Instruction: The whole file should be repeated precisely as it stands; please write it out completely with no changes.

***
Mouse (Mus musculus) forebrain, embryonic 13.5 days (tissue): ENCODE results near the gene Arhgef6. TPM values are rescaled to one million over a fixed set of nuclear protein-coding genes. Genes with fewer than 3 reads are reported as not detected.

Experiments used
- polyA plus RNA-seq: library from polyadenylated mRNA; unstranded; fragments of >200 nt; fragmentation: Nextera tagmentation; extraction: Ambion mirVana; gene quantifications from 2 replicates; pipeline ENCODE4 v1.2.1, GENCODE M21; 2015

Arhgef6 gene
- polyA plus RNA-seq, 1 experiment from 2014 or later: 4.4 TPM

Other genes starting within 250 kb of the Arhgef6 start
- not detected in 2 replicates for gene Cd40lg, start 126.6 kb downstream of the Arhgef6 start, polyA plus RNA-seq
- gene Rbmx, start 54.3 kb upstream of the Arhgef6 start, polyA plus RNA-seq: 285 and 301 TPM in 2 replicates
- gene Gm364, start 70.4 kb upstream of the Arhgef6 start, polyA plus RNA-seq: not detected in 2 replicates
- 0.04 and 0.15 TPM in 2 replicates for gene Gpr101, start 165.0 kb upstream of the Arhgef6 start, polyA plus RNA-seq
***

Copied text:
Mouse (Mus musculus) forebrain, embryonic 13.5 days (tissue): ENCODE results near the gene Arhgef6. TPM values are rescaled to one million over a fixed set of nuclear protein-coding genes. Genes with fewer than 3 reads are reported as not detected.

Experiments used
- polyA plus RNA-seq: library from polyadenylated mRNA; unstranded; fragments of >200 nt; fragmentation: Nextera tagmentation; extraction: Ambion mirVana; gene quantifications from 2 replicates; pipeline ENCODE4 v1.2.1, GENCODE M21; 2015

Arhgef6 gene
- polyA plus RNA-seq, 1 experiment from 2014 or later: 4.4 TPM

Other genes starting within 250 kb of the Arhgef6 start
- not detected in 2 replicates for gene Cd40lg, start 126.6 kb downstream of the Arhgef6 start, polyA plus RNA-seq
- gene Rbmx, start 54.3 kb upstream of the Arhgef6 start, polyA plus RNA-seq: 285 and 301 TPM in 2 replicates
- gene Gm364, start 70.4 kb upstream of the Arhgef6 start, polyA plus RNA-seq: not detected in 2 replicates
- 0.04 and 0.15 TPM in 2 replicates for gene Gpr101, start 165.0 kb upstream of the Arhgef6 start, polyA plus RNA-seq